Supreme Court Could Overturn Roe v Wade Decision

According to an initial draft majority opinion that POLITICO obtained, the United States Supreme Court recently voted to strike down the Roe v. Wade decision. The draft opinion, which was circulated inside the court, is an unflinching rejection of the 1973 decision, which sprung from the Roe v Wade case. 

Justice Samuel Alito, who wrote the draft opinion, noted in the document, which is labeled Opinion of the Court, that “Roe was egregiously wrong from the start.” He added, “We hold that Roe and Casey must be overruled. It is time to heed the Constitution and return the issue of abortion to the people’s elected representatives.”

POLITICO receives a copy of the draft opinion

News publication platform POLITICO received a copy of Justice Samuel Alito’s draft opinion and a few other details that supported the document’s authenticity. The document, which is 98 pages with a 31-page appendix, is complete with citations to books and previous court decisions. It includes 118 footnotes, as well. 

POLITICO stated that the timing and appearance of the draft opinion are consistent with usual court practice. It is, so far, unclear if there have been further changes to the draft. Until now, draft decisions of the court have not been made public while a case was still pending. 

In the past, deliberations on controversial, highly publicized cases have been fluid. Justices can change their votes even after the draft opinion is circulated. Major decisions can sometimes be subject to multiple rounds of vote-trading and drafts – this can go on until days before the decision has to be disclosed. Thus, the court’s holding will not be considered final until it is published.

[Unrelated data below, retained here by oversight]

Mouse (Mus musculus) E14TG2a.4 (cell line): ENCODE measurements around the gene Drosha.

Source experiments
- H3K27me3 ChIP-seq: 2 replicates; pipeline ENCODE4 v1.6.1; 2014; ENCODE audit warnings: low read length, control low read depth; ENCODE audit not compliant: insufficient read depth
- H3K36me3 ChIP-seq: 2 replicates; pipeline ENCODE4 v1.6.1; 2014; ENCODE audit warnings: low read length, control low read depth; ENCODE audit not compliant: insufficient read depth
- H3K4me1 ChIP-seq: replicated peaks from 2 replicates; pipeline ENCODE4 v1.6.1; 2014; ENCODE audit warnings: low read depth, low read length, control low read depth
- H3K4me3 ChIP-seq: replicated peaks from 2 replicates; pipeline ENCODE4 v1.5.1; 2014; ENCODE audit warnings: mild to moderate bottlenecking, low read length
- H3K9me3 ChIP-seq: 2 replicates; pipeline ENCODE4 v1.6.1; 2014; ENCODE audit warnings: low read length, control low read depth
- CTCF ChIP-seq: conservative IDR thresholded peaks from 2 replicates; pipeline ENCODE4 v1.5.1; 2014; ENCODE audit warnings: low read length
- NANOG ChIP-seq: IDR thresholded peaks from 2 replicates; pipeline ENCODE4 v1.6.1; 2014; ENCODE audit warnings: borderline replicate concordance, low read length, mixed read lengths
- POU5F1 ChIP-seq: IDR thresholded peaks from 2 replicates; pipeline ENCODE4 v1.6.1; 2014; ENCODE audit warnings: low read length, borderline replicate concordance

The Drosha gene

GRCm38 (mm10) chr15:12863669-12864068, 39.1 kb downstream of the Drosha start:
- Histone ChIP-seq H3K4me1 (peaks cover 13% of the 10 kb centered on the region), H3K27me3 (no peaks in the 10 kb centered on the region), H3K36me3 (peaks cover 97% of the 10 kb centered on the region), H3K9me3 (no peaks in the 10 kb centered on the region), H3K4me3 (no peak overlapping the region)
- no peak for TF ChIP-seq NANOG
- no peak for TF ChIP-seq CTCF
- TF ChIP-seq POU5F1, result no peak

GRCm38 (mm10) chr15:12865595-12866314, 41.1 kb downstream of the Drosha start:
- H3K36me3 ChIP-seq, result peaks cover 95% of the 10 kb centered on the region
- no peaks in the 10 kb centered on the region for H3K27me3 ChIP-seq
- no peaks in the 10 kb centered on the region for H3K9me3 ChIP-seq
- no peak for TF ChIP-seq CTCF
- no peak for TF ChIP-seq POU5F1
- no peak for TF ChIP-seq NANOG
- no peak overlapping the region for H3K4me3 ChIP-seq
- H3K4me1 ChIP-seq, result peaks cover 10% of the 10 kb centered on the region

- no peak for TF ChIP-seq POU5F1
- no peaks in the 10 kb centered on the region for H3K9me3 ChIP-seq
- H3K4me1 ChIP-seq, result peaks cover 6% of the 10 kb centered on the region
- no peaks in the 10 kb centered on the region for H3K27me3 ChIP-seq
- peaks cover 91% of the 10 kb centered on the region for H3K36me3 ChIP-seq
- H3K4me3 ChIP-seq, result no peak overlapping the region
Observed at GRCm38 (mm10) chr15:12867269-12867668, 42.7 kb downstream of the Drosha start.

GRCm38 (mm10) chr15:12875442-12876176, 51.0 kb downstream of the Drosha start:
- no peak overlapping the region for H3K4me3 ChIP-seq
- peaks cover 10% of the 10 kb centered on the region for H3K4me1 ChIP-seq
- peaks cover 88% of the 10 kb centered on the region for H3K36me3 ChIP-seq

A Supreme Court spokesperson refused to comment or make another court representative available to answer questions about Justice Alito’s draft document. 

1973 ruling was exceptionally weak, argues Alito

Justice Alito, who was a George W. Bush appointee, argues that the 1973 ruling was a deeply flawed and ill-conceived decision. In the draft document, Alito quoted several people who criticized the Roe decision.

Alito’s stand on the issue, and the endorsement of the other Justices, is a measure of the Supreme Court’s rightward run in recent years. But liberal Justices are likely to take issue with Alito’s draft opinion because it could jeopardize other rights of women. Alito, however, rejected the idea that his draft opinion reflects the subjugation of American women. To prove his point, Alito noted, “Women are not without electoral or political power. The percentage of women who register to vote and cast ballots is consistently higher than the percentage of men who do so.”